Turkeytail/Many Zoned Polypore – Coriolus versicolor

Fungi of the Week

5th December 2019 | Info

Common name: Turkeytail/ Many Zoned Polypore

Scientific name: Trametes versicolour/Coriolus versicolor

Introduction: The Turkeytail fungus is a native bracket fungus that grows in tiered layers on dead wood. It is saprobic and can commonly be found on Beech or Oak trees. They have a similar appearance to turkey tails.


Cap: They have a semi-circular shape and characteristically are thin and tough. Clear concentric circles on the cap can vary and can range in colour from red, yellow and green to blue, black, brown and white; hence the name ‘versicolour’ (several colours are in the fruiting body). They can be anything from 4-10cm wide and the outer ring is always pale (typically a creamy white).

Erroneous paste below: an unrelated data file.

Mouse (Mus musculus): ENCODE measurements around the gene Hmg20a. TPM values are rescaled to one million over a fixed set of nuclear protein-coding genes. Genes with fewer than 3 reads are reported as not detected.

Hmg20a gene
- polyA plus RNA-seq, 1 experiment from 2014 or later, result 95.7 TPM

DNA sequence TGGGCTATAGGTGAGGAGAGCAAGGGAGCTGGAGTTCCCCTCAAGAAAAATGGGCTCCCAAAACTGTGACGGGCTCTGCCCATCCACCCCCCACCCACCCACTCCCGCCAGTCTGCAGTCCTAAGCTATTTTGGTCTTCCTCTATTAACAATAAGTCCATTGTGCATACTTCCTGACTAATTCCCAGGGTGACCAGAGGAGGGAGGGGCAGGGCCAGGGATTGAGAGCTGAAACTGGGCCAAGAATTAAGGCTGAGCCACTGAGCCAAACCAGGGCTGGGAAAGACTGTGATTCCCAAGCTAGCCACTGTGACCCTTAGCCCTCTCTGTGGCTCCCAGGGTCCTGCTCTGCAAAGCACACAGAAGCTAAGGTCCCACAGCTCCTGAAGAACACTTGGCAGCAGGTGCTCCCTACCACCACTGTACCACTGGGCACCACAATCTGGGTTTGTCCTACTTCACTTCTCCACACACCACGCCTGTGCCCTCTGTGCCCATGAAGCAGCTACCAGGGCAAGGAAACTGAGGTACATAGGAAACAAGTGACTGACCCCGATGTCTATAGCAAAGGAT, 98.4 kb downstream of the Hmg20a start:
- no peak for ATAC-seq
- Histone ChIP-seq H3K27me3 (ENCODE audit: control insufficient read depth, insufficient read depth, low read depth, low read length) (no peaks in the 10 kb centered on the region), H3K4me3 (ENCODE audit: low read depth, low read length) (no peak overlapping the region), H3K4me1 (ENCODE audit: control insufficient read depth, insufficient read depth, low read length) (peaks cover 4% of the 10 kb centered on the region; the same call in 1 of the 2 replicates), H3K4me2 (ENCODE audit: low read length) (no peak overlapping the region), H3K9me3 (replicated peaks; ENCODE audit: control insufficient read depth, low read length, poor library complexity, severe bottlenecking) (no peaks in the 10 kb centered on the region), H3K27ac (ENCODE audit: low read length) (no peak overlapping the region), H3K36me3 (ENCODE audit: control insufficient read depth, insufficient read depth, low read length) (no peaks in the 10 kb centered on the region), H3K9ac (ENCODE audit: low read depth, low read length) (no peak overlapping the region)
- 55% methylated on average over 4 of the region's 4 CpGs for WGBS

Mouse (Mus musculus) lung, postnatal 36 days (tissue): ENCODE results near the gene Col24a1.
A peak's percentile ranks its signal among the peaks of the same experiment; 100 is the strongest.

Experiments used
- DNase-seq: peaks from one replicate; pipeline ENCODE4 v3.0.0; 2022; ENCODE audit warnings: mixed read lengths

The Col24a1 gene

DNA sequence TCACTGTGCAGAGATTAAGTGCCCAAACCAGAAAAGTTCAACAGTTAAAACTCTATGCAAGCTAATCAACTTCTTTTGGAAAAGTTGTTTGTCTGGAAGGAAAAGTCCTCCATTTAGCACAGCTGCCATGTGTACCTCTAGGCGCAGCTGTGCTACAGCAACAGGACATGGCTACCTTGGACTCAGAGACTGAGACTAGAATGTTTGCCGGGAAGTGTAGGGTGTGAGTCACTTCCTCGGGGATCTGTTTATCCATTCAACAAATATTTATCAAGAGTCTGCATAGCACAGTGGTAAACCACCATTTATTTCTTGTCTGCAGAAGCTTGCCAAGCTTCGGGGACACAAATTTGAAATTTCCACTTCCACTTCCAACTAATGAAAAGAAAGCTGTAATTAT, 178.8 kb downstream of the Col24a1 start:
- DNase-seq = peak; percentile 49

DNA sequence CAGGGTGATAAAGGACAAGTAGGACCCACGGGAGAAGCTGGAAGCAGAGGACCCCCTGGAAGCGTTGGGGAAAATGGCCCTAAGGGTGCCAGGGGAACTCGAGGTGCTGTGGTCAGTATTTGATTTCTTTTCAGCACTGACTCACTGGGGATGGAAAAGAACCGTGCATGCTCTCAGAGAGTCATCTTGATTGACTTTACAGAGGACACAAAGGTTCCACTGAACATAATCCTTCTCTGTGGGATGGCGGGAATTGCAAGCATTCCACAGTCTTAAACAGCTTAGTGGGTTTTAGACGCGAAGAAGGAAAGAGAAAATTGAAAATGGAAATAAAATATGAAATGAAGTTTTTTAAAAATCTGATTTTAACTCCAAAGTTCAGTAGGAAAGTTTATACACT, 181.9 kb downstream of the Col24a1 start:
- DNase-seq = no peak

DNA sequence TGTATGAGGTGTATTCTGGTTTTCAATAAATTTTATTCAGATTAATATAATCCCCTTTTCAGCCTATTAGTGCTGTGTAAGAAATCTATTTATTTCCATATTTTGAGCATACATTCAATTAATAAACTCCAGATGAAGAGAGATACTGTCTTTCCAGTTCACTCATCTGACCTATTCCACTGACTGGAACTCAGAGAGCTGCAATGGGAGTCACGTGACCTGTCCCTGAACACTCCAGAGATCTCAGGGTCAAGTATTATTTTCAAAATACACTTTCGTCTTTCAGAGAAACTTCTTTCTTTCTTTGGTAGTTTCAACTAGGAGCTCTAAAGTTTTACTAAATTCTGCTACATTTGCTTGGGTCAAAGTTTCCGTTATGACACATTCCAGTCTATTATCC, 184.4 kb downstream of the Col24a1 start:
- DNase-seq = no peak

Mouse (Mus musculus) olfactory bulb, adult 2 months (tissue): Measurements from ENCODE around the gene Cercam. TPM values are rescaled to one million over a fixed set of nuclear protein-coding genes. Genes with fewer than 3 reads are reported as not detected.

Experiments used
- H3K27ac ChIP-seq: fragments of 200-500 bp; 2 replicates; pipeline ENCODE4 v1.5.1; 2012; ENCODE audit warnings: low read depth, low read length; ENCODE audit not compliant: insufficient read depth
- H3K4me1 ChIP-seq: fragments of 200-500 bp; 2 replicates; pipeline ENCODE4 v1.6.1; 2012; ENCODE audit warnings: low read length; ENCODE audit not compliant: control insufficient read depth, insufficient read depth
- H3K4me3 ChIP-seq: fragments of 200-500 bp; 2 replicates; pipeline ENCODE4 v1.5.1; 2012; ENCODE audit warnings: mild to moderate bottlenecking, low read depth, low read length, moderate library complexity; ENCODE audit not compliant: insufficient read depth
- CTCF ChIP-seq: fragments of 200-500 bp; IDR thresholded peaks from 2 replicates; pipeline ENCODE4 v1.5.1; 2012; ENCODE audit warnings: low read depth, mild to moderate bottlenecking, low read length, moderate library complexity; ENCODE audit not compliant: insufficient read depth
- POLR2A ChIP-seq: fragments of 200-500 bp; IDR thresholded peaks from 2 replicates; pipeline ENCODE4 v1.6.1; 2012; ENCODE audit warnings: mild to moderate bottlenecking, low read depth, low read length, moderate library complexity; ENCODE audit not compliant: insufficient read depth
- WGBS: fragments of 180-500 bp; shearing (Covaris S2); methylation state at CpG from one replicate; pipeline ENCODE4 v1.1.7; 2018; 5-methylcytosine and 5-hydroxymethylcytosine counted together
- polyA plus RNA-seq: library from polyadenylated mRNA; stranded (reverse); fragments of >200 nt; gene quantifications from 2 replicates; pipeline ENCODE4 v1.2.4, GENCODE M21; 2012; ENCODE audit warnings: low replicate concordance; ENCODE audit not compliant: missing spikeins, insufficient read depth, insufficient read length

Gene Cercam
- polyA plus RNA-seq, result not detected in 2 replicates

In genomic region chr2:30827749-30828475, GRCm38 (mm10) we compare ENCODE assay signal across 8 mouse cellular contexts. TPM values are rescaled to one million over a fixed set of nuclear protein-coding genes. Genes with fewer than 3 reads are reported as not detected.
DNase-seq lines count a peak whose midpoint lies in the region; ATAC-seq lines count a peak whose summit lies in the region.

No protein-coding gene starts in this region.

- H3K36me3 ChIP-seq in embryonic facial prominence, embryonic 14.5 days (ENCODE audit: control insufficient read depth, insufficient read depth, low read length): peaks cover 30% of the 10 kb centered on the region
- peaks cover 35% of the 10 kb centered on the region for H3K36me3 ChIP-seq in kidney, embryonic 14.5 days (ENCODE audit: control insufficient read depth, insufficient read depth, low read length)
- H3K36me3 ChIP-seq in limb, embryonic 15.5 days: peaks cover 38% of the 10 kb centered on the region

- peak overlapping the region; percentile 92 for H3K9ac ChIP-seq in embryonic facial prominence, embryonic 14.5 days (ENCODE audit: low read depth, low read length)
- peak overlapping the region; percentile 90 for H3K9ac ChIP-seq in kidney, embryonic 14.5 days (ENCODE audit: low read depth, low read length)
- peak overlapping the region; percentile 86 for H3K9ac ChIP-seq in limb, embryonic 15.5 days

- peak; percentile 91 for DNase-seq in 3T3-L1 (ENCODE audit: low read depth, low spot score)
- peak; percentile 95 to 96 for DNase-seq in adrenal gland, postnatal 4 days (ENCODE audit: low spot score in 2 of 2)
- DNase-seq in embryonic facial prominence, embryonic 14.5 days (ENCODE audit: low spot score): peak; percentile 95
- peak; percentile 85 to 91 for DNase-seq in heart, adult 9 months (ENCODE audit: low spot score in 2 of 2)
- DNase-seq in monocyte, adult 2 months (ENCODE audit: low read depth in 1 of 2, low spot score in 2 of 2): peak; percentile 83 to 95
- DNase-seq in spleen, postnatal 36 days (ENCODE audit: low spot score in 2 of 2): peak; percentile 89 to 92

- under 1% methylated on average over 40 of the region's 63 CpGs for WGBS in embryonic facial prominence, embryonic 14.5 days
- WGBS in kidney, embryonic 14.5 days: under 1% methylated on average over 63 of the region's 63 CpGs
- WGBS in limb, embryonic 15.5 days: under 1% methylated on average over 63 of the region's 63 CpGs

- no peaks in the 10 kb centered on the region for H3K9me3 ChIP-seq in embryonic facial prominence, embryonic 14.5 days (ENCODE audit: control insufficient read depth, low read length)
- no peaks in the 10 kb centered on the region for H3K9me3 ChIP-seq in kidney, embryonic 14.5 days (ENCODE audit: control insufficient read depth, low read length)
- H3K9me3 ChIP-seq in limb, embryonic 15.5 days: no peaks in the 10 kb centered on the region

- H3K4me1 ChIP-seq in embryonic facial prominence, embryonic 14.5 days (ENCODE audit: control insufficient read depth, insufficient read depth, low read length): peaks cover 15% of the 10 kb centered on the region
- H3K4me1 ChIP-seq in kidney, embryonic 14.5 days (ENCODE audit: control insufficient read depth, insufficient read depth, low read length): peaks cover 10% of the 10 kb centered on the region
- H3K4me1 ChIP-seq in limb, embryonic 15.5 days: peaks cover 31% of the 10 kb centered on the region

Pores: Shallow. White to cream.

Stem: Stemless.

Spores: Allantoid and white. They are released in autumn and winter. 

Flesh: Limited as the when the individual fungi form they are quite thin. The thin flesh has a white tinge to it, except for a black line that runs across where the cap meets the flesh.

Habitat: Typically found on beach or oak trees and form in brackets. 

Impact on Trees: Attacks dead wood – either fallen or standing. Typically, Trametes versicolour/Coriolus versicolor are saprobic, but they can sometimes just be a weak parasite. 

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